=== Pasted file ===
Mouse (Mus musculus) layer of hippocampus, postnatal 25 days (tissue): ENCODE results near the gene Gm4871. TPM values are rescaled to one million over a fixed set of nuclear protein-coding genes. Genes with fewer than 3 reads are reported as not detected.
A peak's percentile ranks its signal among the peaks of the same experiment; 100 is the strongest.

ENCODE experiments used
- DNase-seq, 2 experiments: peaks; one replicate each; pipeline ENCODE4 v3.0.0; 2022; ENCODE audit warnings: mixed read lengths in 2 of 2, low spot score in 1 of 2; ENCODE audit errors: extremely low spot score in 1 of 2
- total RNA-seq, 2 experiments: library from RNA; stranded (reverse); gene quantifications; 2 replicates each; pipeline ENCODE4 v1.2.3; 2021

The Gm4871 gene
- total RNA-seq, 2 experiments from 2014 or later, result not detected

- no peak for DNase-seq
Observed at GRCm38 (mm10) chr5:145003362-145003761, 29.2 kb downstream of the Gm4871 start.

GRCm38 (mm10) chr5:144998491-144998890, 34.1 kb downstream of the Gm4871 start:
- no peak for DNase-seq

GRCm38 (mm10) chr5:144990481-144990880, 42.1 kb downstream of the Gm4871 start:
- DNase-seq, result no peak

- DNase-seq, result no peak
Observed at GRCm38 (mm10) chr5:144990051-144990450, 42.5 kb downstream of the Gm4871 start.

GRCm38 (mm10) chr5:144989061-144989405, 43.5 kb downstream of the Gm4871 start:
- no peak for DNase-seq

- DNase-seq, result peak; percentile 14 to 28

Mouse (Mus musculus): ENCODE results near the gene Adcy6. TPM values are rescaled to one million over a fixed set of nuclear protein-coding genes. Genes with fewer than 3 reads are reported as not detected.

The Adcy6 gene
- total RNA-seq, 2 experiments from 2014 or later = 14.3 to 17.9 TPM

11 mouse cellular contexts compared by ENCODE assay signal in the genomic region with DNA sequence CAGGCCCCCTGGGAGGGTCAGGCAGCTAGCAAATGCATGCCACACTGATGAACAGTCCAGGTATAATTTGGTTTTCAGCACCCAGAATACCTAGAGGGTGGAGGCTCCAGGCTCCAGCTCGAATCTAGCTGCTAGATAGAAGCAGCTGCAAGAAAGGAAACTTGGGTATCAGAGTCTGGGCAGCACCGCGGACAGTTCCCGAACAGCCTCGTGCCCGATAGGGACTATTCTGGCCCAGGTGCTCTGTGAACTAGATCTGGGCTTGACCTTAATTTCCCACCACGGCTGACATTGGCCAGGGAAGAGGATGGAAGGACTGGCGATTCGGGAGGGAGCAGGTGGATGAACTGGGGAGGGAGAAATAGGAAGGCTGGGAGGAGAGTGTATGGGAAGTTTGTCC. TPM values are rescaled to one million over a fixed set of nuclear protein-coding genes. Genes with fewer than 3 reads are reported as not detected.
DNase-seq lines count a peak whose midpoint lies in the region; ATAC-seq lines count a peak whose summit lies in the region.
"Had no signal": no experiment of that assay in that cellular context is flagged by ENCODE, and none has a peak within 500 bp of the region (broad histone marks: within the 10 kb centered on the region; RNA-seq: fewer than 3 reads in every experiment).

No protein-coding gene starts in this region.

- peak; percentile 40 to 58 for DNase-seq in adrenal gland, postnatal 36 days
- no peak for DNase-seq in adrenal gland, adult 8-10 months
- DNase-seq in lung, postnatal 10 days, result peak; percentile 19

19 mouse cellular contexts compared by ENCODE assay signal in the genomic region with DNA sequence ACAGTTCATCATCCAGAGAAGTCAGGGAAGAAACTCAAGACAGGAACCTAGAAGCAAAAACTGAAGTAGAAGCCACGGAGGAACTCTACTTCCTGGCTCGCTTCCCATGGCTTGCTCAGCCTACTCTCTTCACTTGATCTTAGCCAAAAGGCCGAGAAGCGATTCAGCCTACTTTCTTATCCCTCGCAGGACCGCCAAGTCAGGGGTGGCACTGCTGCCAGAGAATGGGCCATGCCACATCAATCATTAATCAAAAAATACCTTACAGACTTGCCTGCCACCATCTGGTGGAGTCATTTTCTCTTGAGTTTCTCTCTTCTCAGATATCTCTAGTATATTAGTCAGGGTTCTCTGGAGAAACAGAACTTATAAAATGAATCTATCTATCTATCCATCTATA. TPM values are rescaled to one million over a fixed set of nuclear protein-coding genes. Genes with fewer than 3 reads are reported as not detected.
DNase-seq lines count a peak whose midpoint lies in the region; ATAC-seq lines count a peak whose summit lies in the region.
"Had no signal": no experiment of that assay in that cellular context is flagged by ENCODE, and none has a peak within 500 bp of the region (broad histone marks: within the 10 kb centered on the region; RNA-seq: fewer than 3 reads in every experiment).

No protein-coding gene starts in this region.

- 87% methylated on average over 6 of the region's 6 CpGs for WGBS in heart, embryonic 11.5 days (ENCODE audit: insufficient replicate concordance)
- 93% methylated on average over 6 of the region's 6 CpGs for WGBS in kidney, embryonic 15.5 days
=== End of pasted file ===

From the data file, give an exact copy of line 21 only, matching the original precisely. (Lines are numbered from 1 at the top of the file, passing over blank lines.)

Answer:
- total RNA-seq, 2 experiments from 2014 or later = 14.3 to 17.9 TPM